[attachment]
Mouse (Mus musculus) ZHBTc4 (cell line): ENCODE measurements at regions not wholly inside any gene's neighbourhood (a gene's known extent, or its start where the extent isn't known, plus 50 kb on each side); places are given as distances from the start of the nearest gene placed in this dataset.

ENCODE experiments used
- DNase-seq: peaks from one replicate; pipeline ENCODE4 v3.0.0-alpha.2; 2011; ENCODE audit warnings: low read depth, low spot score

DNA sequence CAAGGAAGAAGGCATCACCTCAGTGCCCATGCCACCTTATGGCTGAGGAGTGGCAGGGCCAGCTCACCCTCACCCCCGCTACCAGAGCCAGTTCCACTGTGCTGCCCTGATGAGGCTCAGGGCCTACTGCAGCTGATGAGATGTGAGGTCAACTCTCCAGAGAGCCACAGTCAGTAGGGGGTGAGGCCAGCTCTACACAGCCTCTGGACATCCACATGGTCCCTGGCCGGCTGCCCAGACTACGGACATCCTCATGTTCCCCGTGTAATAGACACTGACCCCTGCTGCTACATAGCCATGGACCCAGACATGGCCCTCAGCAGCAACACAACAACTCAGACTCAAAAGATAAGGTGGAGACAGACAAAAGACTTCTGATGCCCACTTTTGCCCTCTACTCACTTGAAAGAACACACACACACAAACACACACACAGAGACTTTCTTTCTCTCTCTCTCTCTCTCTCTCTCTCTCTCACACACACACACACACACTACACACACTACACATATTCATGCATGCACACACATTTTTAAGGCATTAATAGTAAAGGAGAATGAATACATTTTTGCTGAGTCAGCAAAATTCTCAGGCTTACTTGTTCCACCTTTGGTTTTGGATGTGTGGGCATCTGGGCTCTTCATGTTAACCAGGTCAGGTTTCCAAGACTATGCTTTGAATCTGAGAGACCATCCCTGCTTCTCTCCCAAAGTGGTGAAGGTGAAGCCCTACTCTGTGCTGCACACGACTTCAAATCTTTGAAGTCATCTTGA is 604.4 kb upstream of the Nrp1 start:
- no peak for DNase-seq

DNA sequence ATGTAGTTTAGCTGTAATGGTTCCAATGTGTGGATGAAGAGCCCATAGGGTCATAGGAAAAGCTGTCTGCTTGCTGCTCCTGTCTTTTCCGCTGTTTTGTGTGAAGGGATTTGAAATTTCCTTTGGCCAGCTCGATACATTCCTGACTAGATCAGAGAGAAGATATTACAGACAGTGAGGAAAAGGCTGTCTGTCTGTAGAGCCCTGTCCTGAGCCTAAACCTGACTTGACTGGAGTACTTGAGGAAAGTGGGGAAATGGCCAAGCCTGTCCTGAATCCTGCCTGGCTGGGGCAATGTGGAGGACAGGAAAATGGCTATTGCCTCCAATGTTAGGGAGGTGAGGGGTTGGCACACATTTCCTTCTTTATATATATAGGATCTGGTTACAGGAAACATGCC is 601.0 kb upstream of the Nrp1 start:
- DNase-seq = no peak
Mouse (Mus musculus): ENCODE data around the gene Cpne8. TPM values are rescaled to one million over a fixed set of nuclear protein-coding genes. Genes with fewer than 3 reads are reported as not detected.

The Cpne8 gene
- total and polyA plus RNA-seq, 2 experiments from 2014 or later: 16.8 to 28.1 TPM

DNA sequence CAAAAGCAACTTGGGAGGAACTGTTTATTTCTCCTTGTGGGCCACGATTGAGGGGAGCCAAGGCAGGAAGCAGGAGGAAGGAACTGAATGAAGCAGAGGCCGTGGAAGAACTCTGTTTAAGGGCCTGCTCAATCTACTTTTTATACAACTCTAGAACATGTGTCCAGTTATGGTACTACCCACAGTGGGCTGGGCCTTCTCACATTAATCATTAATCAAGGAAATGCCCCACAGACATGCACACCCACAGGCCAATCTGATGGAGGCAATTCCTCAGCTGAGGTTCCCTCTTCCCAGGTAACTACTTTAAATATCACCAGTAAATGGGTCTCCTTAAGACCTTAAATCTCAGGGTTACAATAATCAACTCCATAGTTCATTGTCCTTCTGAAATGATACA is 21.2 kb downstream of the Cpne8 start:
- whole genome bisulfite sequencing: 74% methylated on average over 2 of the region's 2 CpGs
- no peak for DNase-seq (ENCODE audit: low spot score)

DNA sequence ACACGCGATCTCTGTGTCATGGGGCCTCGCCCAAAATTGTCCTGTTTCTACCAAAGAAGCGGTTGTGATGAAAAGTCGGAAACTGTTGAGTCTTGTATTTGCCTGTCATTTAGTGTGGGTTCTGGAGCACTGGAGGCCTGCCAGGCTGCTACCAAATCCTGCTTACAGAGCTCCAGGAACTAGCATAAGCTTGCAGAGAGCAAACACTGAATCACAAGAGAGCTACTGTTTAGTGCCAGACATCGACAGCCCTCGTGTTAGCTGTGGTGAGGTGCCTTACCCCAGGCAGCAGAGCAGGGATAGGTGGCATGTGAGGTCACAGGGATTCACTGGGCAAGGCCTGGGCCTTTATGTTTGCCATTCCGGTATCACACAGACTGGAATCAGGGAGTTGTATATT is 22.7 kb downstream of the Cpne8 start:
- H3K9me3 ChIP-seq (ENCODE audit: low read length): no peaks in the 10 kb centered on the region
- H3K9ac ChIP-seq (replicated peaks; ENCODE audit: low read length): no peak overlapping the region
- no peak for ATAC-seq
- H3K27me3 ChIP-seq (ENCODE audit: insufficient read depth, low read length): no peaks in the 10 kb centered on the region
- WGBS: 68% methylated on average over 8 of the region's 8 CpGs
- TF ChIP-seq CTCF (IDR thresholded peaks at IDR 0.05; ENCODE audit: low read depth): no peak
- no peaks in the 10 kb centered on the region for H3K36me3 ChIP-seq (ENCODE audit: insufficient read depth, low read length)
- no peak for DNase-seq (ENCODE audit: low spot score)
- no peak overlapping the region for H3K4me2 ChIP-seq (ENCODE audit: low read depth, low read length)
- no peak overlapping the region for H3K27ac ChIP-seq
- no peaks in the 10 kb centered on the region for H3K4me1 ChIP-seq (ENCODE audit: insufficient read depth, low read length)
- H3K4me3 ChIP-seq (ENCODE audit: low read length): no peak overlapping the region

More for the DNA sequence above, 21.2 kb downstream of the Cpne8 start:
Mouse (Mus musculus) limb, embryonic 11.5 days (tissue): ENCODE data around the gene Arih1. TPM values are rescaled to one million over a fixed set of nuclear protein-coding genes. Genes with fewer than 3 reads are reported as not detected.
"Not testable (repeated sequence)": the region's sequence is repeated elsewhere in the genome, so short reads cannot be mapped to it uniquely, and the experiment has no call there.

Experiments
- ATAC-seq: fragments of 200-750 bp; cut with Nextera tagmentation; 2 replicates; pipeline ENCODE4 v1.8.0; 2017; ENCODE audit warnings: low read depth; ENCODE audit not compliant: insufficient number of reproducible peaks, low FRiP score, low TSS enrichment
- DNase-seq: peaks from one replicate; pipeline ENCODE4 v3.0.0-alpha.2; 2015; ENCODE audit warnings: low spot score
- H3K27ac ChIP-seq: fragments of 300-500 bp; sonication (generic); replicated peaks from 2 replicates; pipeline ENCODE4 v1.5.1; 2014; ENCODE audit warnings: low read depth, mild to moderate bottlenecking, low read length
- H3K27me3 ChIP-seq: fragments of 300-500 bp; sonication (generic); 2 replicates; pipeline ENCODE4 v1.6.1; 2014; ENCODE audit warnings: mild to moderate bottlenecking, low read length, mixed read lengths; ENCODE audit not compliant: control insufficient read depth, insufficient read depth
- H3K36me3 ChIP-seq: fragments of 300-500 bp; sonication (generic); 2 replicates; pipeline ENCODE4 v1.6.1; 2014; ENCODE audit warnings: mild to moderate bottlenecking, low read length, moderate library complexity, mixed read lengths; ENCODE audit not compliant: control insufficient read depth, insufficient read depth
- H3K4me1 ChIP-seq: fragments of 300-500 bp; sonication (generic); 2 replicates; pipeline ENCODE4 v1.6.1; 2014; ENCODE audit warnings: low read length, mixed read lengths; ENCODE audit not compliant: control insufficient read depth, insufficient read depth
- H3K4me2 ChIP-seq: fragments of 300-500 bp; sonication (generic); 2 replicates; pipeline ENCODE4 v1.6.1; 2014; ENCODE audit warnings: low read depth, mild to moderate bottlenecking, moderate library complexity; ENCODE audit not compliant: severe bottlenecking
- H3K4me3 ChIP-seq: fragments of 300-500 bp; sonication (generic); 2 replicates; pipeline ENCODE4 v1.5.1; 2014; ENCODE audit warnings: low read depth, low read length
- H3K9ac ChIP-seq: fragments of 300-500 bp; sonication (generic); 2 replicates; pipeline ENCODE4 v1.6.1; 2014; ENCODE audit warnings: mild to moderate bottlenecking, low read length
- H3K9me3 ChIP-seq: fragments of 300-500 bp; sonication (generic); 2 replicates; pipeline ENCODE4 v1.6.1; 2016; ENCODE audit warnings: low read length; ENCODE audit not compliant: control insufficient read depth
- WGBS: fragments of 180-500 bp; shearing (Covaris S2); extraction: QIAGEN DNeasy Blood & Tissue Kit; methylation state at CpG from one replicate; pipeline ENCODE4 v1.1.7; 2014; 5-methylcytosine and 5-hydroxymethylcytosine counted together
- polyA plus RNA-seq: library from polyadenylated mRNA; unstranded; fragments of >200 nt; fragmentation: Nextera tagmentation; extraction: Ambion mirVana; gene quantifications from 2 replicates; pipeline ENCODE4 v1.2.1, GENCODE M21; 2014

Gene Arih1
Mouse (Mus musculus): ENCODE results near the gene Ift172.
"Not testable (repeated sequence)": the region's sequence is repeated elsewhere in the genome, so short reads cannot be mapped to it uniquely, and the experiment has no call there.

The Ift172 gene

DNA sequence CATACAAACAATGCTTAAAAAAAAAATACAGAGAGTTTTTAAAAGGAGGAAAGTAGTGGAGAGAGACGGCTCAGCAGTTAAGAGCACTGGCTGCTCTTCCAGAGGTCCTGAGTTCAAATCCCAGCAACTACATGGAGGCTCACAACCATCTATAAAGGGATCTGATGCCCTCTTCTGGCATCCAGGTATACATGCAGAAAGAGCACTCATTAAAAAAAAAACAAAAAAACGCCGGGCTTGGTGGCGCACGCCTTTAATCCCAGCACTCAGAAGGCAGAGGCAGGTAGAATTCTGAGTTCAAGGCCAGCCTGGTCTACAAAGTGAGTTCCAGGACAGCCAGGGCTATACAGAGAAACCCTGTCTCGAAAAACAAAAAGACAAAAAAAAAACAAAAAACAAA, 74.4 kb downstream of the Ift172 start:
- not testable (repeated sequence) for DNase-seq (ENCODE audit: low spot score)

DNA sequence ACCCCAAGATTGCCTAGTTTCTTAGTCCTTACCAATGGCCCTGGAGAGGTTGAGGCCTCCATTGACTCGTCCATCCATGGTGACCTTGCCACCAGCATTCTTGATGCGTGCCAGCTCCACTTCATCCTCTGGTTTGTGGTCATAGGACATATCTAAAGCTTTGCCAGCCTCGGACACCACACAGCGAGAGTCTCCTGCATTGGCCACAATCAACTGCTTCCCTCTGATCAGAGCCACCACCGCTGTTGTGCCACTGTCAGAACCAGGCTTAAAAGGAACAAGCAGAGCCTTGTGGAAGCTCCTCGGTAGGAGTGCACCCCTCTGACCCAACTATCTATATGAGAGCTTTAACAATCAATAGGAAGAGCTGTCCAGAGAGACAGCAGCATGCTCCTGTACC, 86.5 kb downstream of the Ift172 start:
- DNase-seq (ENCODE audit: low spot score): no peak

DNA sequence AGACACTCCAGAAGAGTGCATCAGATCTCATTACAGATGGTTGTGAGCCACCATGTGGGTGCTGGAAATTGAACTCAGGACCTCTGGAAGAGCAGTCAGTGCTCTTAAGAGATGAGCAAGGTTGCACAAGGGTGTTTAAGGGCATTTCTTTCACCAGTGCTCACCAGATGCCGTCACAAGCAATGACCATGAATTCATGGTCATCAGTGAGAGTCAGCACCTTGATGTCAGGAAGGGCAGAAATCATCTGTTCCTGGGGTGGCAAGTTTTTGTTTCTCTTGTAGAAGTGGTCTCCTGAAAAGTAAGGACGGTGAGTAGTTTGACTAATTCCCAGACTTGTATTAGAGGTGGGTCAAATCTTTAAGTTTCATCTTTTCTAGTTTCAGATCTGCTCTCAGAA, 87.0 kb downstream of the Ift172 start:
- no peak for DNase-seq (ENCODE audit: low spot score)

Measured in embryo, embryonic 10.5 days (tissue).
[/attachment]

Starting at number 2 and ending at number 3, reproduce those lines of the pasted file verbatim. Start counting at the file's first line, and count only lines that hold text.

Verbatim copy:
ENCODE experiments used
- DNase-seq: peaks from one replicate; pipeline ENCODE4 v3.0.0-alpha.2; 2011; ENCODE audit warnings: low read depth, low spot score